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There’s been a slew of great statistics released recently in the mobile app realm that made us do a double take. We wanted to highlight a few interesting articles that made us think, or rethink, how mobile apps have evolved over the recent years.

1. The Top 25 Apps Haven’t Changed Much

We think of Mobile as being a young industry and each year we’d see big changes in the status quo due to new technologies, new ideas, and new players. But the recent report by comScore revealed that the top 25 apps in the US barely changed year over year.
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In fact, 21 of these apps were in the top 25 last year. This tells us that as the industry matures, it’s going to get a lot tougher for game-changing apps to enter the fray, especially smaller companies since mega-corporations like Facebook and Google dominate the charts.
Other insights: 1) The biggest climber was Facebook’s Messenger, revealing once again how important communication is to stickiness in today’s mobile atmosphere. This app was reviled by Facebook users when it debuted (for splitting off from the main app to a stand alone), but it was clearly the right decision. 2) A terrible, broken, poorly designed app like Yahoo Mail can still be in the top 25 simply due to legacy users. Mind blowing, but shows that if you can lock people into an ecosystem off mobile, they’ll follow (however reluctantly) on their smartphones as well.

2. Higher Earning People Use Facebook More than LinkedIn

You’d think it’s pretty clear that Facebook is for a younger generation than LinkedIn, and anyone who is serious about climbing the corporate ladder is on the latter. But the recent numbers from Pew show a different story that surprised us.
Image278% of internet users who earn more than $75k are on Facebook while only 41% are on LinkedIn. Is that surprising to anyone else? Sure, this is a result of Facebook just having more users, but you would have thought the discrepancy was much closer. Considering this also takes into account mobile app usage, it shows that advertising on Facebook will probably reach more high earners than advertising on LinkedIn. This has some serious implications of where to allocate your mobile advertising dollars in the coming year.

3. India is a Huge Mobile Opportunity

We all know that mobile is big business outside of the US, but the latest numbers out of India were impressive to say the least. According to the recent Apps India conference, the average mobile app usage there has grown 131%, outpacing the rest of the world. The Washington Times also got a great quote that highlights why India is so gung-ho about mobile:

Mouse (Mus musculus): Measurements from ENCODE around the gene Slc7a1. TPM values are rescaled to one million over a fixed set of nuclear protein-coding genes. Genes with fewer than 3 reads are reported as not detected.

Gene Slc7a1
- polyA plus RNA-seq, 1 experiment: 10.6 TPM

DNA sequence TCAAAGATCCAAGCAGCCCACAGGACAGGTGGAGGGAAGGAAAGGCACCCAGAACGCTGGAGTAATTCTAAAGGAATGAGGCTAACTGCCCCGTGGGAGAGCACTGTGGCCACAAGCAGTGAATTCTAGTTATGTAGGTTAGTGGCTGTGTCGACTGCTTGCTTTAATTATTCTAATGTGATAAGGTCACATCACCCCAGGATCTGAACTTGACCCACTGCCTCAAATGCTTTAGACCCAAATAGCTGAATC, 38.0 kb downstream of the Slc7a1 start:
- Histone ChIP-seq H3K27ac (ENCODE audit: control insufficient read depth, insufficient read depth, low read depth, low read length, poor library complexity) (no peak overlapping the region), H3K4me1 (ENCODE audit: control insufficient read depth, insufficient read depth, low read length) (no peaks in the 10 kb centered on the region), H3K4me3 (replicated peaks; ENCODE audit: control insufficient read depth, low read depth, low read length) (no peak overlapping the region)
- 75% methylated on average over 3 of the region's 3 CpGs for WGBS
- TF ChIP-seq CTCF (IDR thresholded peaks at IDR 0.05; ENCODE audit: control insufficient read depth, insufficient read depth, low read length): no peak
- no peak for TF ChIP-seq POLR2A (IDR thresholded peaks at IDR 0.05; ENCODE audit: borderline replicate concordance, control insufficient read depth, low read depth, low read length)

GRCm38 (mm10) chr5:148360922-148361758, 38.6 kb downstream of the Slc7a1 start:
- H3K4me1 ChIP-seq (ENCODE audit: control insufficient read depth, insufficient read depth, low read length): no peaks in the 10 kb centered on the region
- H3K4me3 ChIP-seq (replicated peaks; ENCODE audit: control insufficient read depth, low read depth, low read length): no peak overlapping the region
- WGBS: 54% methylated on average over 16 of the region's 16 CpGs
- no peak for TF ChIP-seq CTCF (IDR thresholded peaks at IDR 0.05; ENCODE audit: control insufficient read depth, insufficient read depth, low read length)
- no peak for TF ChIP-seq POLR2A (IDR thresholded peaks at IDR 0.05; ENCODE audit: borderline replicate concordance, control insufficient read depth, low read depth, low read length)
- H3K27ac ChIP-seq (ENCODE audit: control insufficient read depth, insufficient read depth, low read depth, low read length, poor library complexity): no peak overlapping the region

“Almost nothing else matters to us (Indians). This (the mobile app) is the most significant way for Indians to access e-commerce. Most of our users will never see a laptop. Last year, this has been the most fundamental shift in the industry from one platform to another,” said Punit Soni, chief product officer at Flipkart, which currently gets 75% of its traffic through its mobile apps.
It’s clear eCommerce companies can’t ignore the mobile element if they want to reach Indian (and other international) shoppers, but these growth numbers tell us that these companies better work on international apps sooner than later. Before long, the market will get too crowded and the bonus of being first on the scene is going to be lost.

4. Deep Linking Doubles Retention Rates

This is a crazy stat coming from a recent TechCrunch article.
deeplink-charts-retention-rateIs your mind blown? It should be. Deep linking, basically linking to specific content within an app and not just the home screen of the app, is usually treated as an afterthought. Little did we realize just how much of a positive user experience it can be when done right. To double retention rates is huge, and it means all mobile app developers should heavily factor in deep linking into the design of the app, specifically “contextual deep-linking” which can use user data to show relevant information when the app is opened for the very first time, which immediately gives a great user experience from the get-go.
What do you think of these recent stats in the world of mobile apps? Sound off in the comments below!
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